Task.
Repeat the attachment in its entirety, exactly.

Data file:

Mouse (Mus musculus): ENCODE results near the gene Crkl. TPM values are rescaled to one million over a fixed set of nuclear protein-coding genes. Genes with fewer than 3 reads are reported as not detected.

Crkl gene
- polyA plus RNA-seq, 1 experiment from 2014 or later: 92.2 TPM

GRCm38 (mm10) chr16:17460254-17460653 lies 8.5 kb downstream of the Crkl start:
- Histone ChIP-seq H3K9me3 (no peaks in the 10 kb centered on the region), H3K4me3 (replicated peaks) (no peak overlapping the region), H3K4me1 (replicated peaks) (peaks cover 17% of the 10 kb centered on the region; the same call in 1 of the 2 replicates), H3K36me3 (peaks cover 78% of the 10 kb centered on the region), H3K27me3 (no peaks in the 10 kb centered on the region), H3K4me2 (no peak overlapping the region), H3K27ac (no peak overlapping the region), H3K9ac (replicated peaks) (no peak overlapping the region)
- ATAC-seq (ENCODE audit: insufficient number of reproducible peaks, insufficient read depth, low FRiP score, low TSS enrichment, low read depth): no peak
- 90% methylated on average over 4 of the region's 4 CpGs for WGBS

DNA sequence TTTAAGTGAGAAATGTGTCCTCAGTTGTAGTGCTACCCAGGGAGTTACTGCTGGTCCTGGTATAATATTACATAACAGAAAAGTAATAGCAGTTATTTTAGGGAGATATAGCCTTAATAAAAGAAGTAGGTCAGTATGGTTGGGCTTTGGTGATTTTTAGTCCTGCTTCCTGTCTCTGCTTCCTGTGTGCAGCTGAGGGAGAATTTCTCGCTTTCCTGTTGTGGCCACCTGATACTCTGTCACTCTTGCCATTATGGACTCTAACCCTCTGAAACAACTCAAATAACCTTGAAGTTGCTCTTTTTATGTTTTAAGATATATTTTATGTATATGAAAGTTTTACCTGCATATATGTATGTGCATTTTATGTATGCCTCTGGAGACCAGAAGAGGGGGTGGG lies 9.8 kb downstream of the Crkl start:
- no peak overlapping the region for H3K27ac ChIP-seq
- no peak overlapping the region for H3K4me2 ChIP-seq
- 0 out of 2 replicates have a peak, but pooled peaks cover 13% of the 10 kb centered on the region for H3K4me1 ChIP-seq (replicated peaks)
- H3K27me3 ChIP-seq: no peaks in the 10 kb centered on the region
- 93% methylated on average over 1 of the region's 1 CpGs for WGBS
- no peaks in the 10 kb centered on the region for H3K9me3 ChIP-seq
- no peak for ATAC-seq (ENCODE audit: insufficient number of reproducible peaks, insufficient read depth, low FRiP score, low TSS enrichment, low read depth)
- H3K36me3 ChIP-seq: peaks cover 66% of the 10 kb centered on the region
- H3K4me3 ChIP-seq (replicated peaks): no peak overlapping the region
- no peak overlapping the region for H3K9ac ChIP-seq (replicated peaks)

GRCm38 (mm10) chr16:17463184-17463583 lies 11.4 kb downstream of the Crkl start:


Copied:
Mouse (Mus musculus): ENCODE results near the gene Crkl. TPM values are rescaled to one million over a fixed set of nuclear protein-coding genes. Genes with fewer than 3 reads are reported as not detected.

Crkl gene
- polyA plus RNA-seq, 1 experiment from 2014 or later: 92.2 TPM

GRCm38 (mm10) chr16:17460254-17460653 lies 8.5 kb downstream of the Crkl start:
- Histone ChIP-seq H3K9me3 (no peaks in the 10 kb centered on the region), H3K4me3 (replicated peaks) (no peak overlapping the region), H3K4me1 (replicated peaks) (peaks cover 17% of the 10 kb centered on the region; the same call in 1 of the 2 replicates), H3K36me3 (peaks cover 78% of the 10 kb centered on the region), H3K27me3 (no peaks in the 10 kb centered on the region), H3K4me2 (no peak overlapping the region), H3K27ac (no peak overlapping the region), H3K9ac (replicated peaks) (no peak overlapping the region)
- ATAC-seq (ENCODE audit: insufficient number of reproducible peaks, insufficient read depth, low FRiP score, low TSS enrichment, low read depth): no peak
- 90% methylated on average over 4 of the region's 4 CpGs for WGBS

DNA sequence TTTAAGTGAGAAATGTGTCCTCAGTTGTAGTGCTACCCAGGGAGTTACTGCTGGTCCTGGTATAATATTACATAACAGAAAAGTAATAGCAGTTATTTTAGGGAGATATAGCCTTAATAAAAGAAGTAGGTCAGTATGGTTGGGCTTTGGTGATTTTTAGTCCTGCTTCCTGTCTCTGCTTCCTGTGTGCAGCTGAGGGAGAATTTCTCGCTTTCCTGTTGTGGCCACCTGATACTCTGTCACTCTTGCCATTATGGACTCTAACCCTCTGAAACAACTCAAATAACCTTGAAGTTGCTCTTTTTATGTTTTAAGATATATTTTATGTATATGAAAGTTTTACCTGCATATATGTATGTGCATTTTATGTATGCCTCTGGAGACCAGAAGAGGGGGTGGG lies 9.8 kb downstream of the Crkl start:
- no peak overlapping the region for H3K27ac ChIP-seq
- no peak overlapping the region for H3K4me2 ChIP-seq
- 0 out of 2 replicates have a peak, but pooled peaks cover 13% of the 10 kb centered on the region for H3K4me1 ChIP-seq (replicated peaks)
- H3K27me3 ChIP-seq: no peaks in the 10 kb centered on the region
- 93% methylated on average over 1 of the region's 1 CpGs for WGBS
- no peaks in the 10 kb centered on the region for H3K9me3 ChIP-seq
- no peak for ATAC-seq (ENCODE audit: insufficient number of reproducible peaks, insufficient read depth, low FRiP score, low TSS enrichment, low read depth)
- H3K36me3 ChIP-seq: peaks cover 66% of the 10 kb centered on the region
- H3K4me3 ChIP-seq (replicated peaks): no peak overlapping the region
- no peak overlapping the region for H3K9ac ChIP-seq (replicated peaks)

GRCm38 (mm10) chr16:17463184-17463583 lies 11.4 kb downstream of the Crkl start: